A consistent phrase of managerial advice is to “light a fire under” your employees. The idea being that the best way to create an intense sense of urgency is to bring fear into the equation to enact a primal instinct to resolve a situation that threatens safety.
This is absolutely true. Fear is probably the most powerful motivator there is.
A Bit of Neuroscience on Why Fear is So Powerful
The part of the brain that you want your employees using the most is their prefrontal cortex. The PFC, at the front of your brain above your eyeballs, is unique to humans and controls things like cognition, error monitoring and our ability to adapt to changing environments.
A little further back is the amygdala
, which is there to, among other things, help provide a reaction to stimulus of the outside world. Directly connected to your sensory inputs, that chill you get when you see a shadow in a dark alley is your amygdala kicking a physiological response into gear… because you may need to run soon and there will be no time for warming up.
The amygdala does other, less scary, things but it’s primarily studied for how it handles fear. Mainly, the emotional and physiological response it drives when fear triggers are present.
Your amygdala is also connected to your PFC
, so you can have the same physiological response to indirect safety threats (financial security, personal safety net, etc.) as you do to a big scary thing. For instance, imagine your brain’s response if your boss asks “can you come to my office to talk” and when you get there, the SVP of human resources is also waiting for you.
You don’t see a hungry tiger, or hear a growl, but your PFC can tell your amygdala logical reasons why this isn’t good: “you could get fired… then you’ll have no money for food or shelter.” Once fear is initiated, all your amygdala can really do is help you react to it.
The Road Between PFC and Amygdala is Mainly a One-Way
Joseph LeDoux, neuroscience professor at NYU and author of The Emotional Brain
, puts Safety needs ahead of your Physiological needs, because you can temporarily put off other species-survival items (food, sex, etc.). But there is an immediacy to fear that gives it a precedent in your brain. The bad news for both the employee and the employer is that when your amygdala is active, your PFC isn’t functioning at full speed.
Once fear has been initiated, you don’t review the triggers in a logical and reasonable manner, your only goal is to survive the threat. And your amygdala doesn’t really reach back out to your PFC to determine your best course of action, it just moves forward with the information it has.
The Problem with Fear in the Office
The amygdala was critical to your survival when other tribes coming into your village to steal your cattle (or worse) was a major concern. In a modern and much less violent setting, like your office, its sudden adrenal rush in response to a safety threat is actually counterproductive.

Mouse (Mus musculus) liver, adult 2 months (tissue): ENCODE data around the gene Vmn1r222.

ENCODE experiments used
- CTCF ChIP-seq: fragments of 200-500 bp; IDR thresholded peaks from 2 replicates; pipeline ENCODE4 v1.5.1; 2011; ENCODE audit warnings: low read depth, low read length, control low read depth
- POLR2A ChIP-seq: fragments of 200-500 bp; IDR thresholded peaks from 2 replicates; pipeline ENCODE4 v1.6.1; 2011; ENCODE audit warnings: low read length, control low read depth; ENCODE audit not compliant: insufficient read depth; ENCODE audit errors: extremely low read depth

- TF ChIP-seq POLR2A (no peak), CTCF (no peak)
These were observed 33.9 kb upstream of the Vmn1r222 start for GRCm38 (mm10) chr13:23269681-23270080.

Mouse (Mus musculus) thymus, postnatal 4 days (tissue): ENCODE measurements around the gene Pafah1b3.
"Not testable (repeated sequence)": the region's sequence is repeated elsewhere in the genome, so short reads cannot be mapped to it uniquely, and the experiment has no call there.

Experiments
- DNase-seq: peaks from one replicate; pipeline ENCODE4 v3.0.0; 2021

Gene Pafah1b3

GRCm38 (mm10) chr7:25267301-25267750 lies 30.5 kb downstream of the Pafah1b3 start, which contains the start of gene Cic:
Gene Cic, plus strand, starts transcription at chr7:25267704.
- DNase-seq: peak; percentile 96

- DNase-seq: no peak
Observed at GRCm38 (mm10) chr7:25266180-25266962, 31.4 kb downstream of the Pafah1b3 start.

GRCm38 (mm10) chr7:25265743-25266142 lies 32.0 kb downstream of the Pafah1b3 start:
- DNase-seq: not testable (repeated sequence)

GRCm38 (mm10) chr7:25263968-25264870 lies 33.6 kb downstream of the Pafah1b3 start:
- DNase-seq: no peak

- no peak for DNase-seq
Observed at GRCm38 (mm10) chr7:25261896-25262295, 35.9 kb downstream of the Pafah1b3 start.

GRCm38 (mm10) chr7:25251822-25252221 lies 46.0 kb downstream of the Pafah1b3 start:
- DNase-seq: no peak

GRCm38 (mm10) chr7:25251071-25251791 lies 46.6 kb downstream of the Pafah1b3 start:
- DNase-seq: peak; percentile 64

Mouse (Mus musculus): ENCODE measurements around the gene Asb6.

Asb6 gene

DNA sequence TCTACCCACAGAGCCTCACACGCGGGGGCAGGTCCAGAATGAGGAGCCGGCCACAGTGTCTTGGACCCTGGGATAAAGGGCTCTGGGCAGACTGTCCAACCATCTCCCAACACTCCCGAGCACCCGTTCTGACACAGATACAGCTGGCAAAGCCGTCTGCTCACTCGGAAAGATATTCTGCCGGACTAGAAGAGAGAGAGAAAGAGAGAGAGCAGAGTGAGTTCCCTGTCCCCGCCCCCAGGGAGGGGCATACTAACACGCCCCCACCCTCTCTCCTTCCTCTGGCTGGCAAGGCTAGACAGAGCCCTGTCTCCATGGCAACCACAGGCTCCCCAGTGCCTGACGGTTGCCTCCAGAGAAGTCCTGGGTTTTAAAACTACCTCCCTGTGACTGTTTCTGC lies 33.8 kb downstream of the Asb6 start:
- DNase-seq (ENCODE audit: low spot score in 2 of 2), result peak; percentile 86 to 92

By indirectly threatening an employee with their means of making a living as a catalyst for output, you’ve achieved your intended response of making what you want done a critical priority to them via an involuntary response. A reverse-carrot, if you will, but now the stick is the motivator.
Instead of recognizing or rewarding employees for a job well done, you’re scaring them into thinking they may end up without a paycheck if they don’t perform. I’ve even heard some executives say things like “good, that means they’ll be motivated” when speaking in regard to employees with financial stress.
Beyond being assholes, those executives are missing the broader point: happy and stable employees are better performing employees (as discussed in a prior post
). And making employees happy isn’t the only side to the productivity scale. Overly-stressed employees, who are not fully utilizing their prefrontal cortex, are going to make bad decisions.
By enacting fear as a motivator, you dilute their impact to your bottom line.
Fear is Diluting All of Your Culture Efforts
Going back to Maslow’s Hierarchy
again, many HR departments have put a focus on higher level human needs like Belonging and Esteem. I agree with that philosophy for motivation. Helping your employees to see how they impact output and recognizing that contribution, has been proven to be effective.
However, if your company is using fear as a way to temporarily drive output, the intended benefit of corporate culture efforts are greatly diluted by short-sighted and ineffective management practices.
Leverage Employee Neurological Response for Good
Here’s the exciting thing about the amygdala… you can leverage it the same way Pavlov used the dinner bell with his dogs. And LeDoux goes on to say it can be utilized “to drive goal directed behavior” in the brain (the last time these things happened, I got a reward).
Essentially, the carrot and the stick both fire synapses in the same neighborhood. However, leveraging your employee’s response to aversive stimuli will not yield the same long-term results as would stimulating their amygdala with consistent rewards.